Padilla speculates that his brother might have been working on more than one job, filling in for other engineers on some flights, possibly while waiting for parts ordered for other planes. Mr. Joseph said he did not have time to return calls for comment. Padilla said that Maury Joseph told him that his brother was in the United States last November, and that "he [Maury Joseph] took my brother over there [to Angola] himself." "Something don't seem right," Padilla says repeatedly. The government has told him that they're hunting for the plane, and that the British, French, German and African governments are involved, but nothing beyond that. "We get nothing out of the government," he said. The two officials he has spoken to most often are Jack Markey of the U.S. Department of State and Adam Cohen in the Washington offices of the FBI. They get very different reviews from Padilla. The FBI's Cohen told him, he said, "When I hear something, I'll call." They last spoke about two months ago. Cohen, a Special Agent in FBI headquarters in Washington, D.C., did not return a call from The American Reporter requesting a comment. Markey, on the other hand, is "real nice," said Padilla, who praised the diplomat for "acting like he was trying to help." Markey told him, Padilla said, "'Look, we're stunned too. Here it's our job to find missing Americans, and we can't find your brother, or the plane.'" Asked to comment, Markey, who works in the State Department's Office of Consular Affairs, declined saying that all questions from press have to be routed through the public relations office. He indicated that he had tried to behave sympathetically in dealing with relatives of the missing:
"I try to treat them the way I'd want someone to treat my grandmother or mother" in a similar situation, Markey said. One hypothesis that might account for the plane's disappearance is bribery or corruption. Angola was widely reported to balk at joining the "Coalition of the Willing" in preparation for the Iraq war. At one point, the small African nation left the list of coalition countries, only to rejoin it four days later. Asked whether the 727 might have been turned into some form of payoff, Padilla answered, "With our government, you never know. They're so secretive," he emphasized. "They're so - I don't know what the right word might be - arrogant, I think," he added. "They work for us; they get paid with money from the taxpayers. But they just blow us off." Speaking the phrase "national security," he dismissed it contemptuously. "Bull," he said. "We've gotten more information, more help, from the news media than from our own government," Padilla added, mentioning television interviews he and his sister Benita had done. "That's just not right." He gave the government, especially Markey, credit for trying to find the plane. But, Padilla said, "I wish someone [in the Bush administration] would take charge, get with the family members, and tell us what's happening. But nobody's done that, and it's not fair to us." The FBI came in for special criticism from Padilla: "They came into our life" to ask about his brother, "and then they just went away again." Asked what the government is doing in the search, Padilla referred with some distress to the "reward" (amount unknown) being offered by the government. He saw his brother's name and picture "right up under Saddam and his sons," in a "Rewards for Justice" posting by the Justice Department. "I think it's kind of stupid," he added; he was told by officials that the reward is being advertised "in the Africa area" with billboards and matchbook covers, etc. Padilla is now listed and pictured as Ben Charles Padilla at the FBI's Web site under "Seeking Information": http://www.fbi.gov/mostwant/seekinfo/seek.htm. Joe Padilla made one further effort to nudge his civil servants into action: calling the Central Intelligence Agency last week. He said he found the woman he spoke to at the CIA, whose name he did not know, unhelpful.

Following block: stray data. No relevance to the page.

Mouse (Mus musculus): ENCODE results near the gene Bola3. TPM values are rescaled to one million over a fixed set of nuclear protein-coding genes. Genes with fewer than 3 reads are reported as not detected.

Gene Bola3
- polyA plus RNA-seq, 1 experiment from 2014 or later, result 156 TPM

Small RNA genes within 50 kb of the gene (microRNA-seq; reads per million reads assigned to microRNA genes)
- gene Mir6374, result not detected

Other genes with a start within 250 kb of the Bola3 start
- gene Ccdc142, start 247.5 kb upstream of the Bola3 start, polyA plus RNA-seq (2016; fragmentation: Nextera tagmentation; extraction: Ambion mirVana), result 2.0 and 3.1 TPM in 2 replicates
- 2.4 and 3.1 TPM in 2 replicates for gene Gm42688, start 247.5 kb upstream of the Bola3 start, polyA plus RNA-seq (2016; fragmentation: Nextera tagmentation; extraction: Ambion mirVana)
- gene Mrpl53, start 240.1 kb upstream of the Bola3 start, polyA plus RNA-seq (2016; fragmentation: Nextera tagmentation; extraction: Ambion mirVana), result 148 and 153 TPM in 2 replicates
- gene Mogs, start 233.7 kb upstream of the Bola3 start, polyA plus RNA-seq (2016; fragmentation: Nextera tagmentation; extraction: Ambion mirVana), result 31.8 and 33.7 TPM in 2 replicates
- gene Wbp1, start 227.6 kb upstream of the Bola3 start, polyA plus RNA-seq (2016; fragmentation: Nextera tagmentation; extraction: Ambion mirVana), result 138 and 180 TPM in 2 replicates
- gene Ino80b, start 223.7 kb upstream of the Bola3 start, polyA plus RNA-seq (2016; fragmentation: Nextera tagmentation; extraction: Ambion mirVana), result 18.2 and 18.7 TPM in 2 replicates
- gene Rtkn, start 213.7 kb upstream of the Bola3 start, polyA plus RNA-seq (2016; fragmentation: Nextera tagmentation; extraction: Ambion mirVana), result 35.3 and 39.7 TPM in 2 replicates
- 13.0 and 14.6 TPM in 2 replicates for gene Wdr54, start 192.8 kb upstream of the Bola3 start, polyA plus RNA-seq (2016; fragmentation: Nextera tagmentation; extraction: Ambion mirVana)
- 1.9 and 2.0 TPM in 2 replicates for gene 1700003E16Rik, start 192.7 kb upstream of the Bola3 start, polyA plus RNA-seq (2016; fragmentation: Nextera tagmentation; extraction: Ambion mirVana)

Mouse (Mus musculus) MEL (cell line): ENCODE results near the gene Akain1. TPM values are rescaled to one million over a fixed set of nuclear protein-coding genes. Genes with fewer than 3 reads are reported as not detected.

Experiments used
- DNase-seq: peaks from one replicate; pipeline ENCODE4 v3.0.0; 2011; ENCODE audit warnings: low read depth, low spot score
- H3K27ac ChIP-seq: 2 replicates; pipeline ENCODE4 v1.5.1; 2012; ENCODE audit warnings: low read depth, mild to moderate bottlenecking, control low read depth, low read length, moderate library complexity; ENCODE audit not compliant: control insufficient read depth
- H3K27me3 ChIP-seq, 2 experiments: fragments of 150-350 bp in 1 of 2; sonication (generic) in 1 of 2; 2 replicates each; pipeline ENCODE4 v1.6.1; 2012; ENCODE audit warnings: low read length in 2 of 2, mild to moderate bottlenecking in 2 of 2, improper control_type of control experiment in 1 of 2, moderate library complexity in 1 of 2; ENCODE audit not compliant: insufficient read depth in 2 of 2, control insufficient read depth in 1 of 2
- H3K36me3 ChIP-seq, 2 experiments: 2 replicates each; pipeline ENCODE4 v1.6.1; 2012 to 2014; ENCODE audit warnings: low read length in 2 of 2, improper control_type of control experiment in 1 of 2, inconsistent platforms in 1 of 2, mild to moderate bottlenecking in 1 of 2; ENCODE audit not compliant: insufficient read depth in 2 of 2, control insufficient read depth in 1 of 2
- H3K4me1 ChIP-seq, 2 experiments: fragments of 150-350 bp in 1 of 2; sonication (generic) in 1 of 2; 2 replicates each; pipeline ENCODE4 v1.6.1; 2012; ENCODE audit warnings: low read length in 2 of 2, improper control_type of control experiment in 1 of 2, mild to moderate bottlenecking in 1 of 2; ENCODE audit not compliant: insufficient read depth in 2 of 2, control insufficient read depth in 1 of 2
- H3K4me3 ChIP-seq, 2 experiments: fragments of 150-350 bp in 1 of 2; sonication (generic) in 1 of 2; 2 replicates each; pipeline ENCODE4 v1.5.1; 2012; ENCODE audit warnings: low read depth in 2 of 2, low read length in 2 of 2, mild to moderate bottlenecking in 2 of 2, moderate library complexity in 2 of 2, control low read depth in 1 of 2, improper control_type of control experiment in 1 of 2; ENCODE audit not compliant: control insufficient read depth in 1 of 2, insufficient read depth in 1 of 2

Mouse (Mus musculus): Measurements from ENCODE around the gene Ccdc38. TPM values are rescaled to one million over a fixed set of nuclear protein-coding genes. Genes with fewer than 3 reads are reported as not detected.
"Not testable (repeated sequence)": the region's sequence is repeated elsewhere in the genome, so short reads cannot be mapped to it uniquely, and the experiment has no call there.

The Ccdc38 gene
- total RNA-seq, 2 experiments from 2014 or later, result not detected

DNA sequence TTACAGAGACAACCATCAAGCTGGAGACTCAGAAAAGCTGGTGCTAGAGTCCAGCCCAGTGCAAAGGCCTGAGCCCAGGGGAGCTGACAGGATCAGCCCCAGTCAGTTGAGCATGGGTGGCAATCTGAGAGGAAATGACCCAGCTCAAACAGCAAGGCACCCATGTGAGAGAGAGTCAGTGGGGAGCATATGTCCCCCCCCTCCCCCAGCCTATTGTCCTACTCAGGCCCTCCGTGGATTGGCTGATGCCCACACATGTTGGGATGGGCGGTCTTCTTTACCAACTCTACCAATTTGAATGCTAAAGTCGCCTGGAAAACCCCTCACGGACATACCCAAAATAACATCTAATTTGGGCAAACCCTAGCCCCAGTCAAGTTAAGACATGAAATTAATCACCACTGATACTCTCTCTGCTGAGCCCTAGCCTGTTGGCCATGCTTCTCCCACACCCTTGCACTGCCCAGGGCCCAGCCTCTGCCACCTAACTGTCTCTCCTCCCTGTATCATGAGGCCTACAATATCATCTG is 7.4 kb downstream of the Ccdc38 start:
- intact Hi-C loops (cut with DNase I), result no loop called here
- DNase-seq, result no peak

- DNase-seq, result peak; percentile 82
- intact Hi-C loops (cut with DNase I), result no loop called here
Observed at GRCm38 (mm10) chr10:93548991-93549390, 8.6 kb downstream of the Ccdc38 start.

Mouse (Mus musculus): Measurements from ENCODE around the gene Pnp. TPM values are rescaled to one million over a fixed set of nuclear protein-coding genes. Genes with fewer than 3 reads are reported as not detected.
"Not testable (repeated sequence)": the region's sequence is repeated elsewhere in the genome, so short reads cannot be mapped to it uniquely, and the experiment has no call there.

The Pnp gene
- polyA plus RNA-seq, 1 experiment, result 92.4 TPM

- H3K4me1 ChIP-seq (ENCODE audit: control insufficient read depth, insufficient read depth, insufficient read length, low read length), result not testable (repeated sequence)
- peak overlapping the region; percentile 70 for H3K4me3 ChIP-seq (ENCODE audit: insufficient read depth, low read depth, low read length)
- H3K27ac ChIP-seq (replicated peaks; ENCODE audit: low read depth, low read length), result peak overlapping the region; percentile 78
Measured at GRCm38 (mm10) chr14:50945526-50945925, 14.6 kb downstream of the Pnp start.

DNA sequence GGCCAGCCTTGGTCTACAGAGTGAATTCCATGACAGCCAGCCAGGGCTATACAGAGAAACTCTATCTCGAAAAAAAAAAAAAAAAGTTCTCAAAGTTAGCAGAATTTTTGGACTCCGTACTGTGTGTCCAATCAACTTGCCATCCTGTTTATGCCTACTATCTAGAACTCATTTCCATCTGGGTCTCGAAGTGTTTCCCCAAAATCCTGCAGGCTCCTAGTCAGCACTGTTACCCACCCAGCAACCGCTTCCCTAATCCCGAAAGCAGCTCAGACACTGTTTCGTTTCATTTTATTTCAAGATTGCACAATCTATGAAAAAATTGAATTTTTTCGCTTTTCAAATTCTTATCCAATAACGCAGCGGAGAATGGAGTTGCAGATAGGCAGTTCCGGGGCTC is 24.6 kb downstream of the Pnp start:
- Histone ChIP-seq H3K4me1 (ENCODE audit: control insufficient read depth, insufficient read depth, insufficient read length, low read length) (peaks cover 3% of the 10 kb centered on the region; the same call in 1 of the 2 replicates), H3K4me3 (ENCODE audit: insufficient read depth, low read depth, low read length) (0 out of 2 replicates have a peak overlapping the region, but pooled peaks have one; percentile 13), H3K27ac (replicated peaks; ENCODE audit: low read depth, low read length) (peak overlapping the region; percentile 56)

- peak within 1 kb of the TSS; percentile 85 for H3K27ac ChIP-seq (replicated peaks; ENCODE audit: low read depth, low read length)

"She said, 'I can't give you any information,'" he recalled today. "She asked me for my name, and my address, and I gave it to her, and she asked me for my phone numbers," and he complied. "Then she asked me for my Social Security number, and I said, 'I'm not giving you my Social Security number on the phone. You're the CIA; you should know that.' So then she told me I didn't need to be a 'smartass' about it." "We pay them with our tax dollars," Padilla repeated, "and she is the CIA. They do know [our Social Security numbers]."
Margie Burns is The American Reporter's Washington Correspondent.